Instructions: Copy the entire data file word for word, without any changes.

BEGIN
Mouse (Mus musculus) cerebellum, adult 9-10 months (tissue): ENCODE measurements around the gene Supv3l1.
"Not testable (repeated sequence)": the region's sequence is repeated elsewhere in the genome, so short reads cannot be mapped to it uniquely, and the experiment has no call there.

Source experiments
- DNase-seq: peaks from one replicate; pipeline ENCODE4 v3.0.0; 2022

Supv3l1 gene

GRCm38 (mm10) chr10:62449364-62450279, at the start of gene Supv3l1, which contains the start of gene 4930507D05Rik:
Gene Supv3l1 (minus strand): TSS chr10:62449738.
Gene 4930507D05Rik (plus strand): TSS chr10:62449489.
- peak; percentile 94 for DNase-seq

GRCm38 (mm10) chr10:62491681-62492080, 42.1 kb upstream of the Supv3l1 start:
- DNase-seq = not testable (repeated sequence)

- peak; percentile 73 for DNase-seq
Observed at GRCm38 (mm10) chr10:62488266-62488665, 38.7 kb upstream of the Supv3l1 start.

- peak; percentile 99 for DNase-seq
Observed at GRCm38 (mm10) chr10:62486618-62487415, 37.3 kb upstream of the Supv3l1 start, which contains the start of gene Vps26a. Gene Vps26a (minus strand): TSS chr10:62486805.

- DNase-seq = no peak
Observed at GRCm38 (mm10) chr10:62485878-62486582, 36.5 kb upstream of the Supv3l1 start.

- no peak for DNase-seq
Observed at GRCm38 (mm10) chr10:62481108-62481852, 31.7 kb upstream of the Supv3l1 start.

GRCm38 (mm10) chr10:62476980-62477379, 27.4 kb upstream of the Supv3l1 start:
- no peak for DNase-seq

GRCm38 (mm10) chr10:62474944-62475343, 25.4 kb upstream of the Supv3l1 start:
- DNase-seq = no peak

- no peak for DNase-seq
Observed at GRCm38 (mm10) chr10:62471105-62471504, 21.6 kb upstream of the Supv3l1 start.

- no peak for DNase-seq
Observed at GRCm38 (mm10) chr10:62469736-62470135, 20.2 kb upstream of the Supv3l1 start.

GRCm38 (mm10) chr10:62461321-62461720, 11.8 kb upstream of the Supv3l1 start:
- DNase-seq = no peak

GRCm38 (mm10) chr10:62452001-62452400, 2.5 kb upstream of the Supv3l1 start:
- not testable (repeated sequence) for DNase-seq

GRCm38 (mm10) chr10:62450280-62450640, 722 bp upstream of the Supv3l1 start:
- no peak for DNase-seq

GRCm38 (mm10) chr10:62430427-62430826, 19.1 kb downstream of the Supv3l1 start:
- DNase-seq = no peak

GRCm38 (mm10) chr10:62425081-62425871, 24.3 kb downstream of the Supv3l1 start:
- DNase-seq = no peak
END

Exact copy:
Mouse (Mus musculus) cerebellum, adult 9-10 months (tissue): ENCODE measurements around the gene Supv3l1.
"Not testable (repeated sequence)": the region's sequence is repeated elsewhere in the genome, so short reads cannot be mapped to it uniquely, and the experiment has no call there.

Source experiments
- DNase-seq: peaks from one replicate; pipeline ENCODE4 v3.0.0; 2022

Supv3l1 gene

GRCm38 (mm10) chr10:62449364-62450279, at the start of gene Supv3l1, which contains the start of gene 4930507D05Rik:
Gene Supv3l1 (minus strand): TSS chr10:62449738.
Gene 4930507D05Rik (plus strand): TSS chr10:62449489.
- peak; percentile 94 for DNase-seq

GRCm38 (mm10) chr10:62491681-62492080, 42.1 kb upstream of the Supv3l1 start:
- DNase-seq = not testable (repeated sequence)

- peak; percentile 73 for DNase-seq
Observed at GRCm38 (mm10) chr10:62488266-62488665, 38.7 kb upstream of the Supv3l1 start.

- peak; percentile 99 for DNase-seq
Observed at GRCm38 (mm10) chr10:62486618-62487415, 37.3 kb upstream of the Supv3l1 start, which contains the start of gene Vps26a. Gene Vps26a (minus strand): TSS chr10:62486805.

- DNase-seq = no peak
Observed at GRCm38 (mm10) chr10:62485878-62486582, 36.5 kb upstream of the Supv3l1 start.

- no peak for DNase-seq
Observed at GRCm38 (mm10) chr10:62481108-62481852, 31.7 kb upstream of the Supv3l1 start.

GRCm38 (mm10) chr10:62476980-62477379, 27.4 kb upstream of the Supv3l1 start:
- no peak for DNase-seq

GRCm38 (mm10) chr10:62474944-62475343, 25.4 kb upstream of the Supv3l1 start:
- DNase-seq = no peak

- no peak for DNase-seq
Observed at GRCm38 (mm10) chr10:62471105-62471504, 21.6 kb upstream of the Supv3l1 start.

- no peak for DNase-seq
Observed at GRCm38 (mm10) chr10:62469736-62470135, 20.2 kb upstream of the Supv3l1 start.

GRCm38 (mm10) chr10:62461321-62461720, 11.8 kb upstream of the Supv3l1 start:
- DNase-seq = no peak

GRCm38 (mm10) chr10:62452001-62452400, 2.5 kb upstream of the Supv3l1 start:
- not testable (repeated sequence) for DNase-seq

GRCm38 (mm10) chr10:62450280-62450640, 722 bp upstream of the Supv3l1 start:
- no peak for DNase-seq

GRCm38 (mm10) chr10:62430427-62430826, 19.1 kb downstream of the Supv3l1 start:
- DNase-seq = no peak

GRCm38 (mm10) chr10:62425081-62425871, 24.3 kb downstream of the Supv3l1 start:
- DNase-seq = no peak